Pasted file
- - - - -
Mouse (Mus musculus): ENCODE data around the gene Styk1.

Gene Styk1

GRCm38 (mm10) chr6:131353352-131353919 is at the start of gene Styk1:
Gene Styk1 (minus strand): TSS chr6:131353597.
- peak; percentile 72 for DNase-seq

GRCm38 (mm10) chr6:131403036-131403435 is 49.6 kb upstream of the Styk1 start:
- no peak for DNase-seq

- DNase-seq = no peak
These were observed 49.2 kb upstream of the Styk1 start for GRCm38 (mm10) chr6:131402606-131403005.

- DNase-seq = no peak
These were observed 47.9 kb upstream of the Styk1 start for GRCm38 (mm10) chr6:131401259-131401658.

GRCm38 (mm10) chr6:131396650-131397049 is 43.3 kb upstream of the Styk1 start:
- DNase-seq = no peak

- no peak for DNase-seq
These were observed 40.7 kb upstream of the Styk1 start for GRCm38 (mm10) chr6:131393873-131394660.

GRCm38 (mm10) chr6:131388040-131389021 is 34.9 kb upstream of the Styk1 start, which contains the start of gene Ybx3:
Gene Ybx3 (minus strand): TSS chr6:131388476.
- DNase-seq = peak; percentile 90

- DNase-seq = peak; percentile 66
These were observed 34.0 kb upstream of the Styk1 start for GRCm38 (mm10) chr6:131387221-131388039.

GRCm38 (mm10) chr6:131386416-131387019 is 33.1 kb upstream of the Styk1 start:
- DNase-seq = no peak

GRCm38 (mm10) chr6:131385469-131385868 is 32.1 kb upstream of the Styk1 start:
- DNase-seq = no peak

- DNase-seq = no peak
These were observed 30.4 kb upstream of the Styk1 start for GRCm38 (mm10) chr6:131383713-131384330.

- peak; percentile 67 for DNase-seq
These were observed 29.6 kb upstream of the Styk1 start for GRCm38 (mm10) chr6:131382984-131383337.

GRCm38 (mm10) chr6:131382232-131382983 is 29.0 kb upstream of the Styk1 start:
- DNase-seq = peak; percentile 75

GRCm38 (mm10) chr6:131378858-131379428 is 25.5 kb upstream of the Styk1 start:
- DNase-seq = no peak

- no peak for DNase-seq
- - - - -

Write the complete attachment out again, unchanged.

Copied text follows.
Mouse (Mus musculus): ENCODE data around the gene Styk1.

Gene Styk1

GRCm38 (mm10) chr6:131353352-131353919 is at the start of gene Styk1:
Gene Styk1 (minus strand): TSS chr6:131353597.
- peak; percentile 72 for DNase-seq

GRCm38 (mm10) chr6:131403036-131403435 is 49.6 kb upstream of the Styk1 start:
- no peak for DNase-seq

- DNase-seq = no peak
These were observed 49.2 kb upstream of the Styk1 start for GRCm38 (mm10) chr6:131402606-131403005.

- DNase-seq = no peak
These were observed 47.9 kb upstream of the Styk1 start for GRCm38 (mm10) chr6:131401259-131401658.

GRCm38 (mm10) chr6:131396650-131397049 is 43.3 kb upstream of the Styk1 start:
- DNase-seq = no peak

- no peak for DNase-seq
These were observed 40.7 kb upstream of the Styk1 start for GRCm38 (mm10) chr6:131393873-131394660.

GRCm38 (mm10) chr6:131388040-131389021 is 34.9 kb upstream of the Styk1 start, which contains the start of gene Ybx3:
Gene Ybx3 (minus strand): TSS chr6:131388476.
- DNase-seq = peak; percentile 90

- DNase-seq = peak; percentile 66
These were observed 34.0 kb upstream of the Styk1 start for GRCm38 (mm10) chr6:131387221-131388039.

GRCm38 (mm10) chr6:131386416-131387019 is 33.1 kb upstream of the Styk1 start:
- DNase-seq = no peak

GRCm38 (mm10) chr6:131385469-131385868 is 32.1 kb upstream of the Styk1 start:
- DNase-seq = no peak

- DNase-seq = no peak
These were observed 30.4 kb upstream of the Styk1 start for GRCm38 (mm10) chr6:131383713-131384330.

- peak; percentile 67 for DNase-seq
These were observed 29.6 kb upstream of the Styk1 start for GRCm38 (mm10) chr6:131382984-131383337.

GRCm38 (mm10) chr6:131382232-131382983 is 29.0 kb upstream of the Styk1 start:
- DNase-seq = peak; percentile 75

GRCm38 (mm10) chr6:131378858-131379428 is 25.5 kb upstream of the Styk1 start:
- DNase-seq = no peak

- no peak for DNase-seq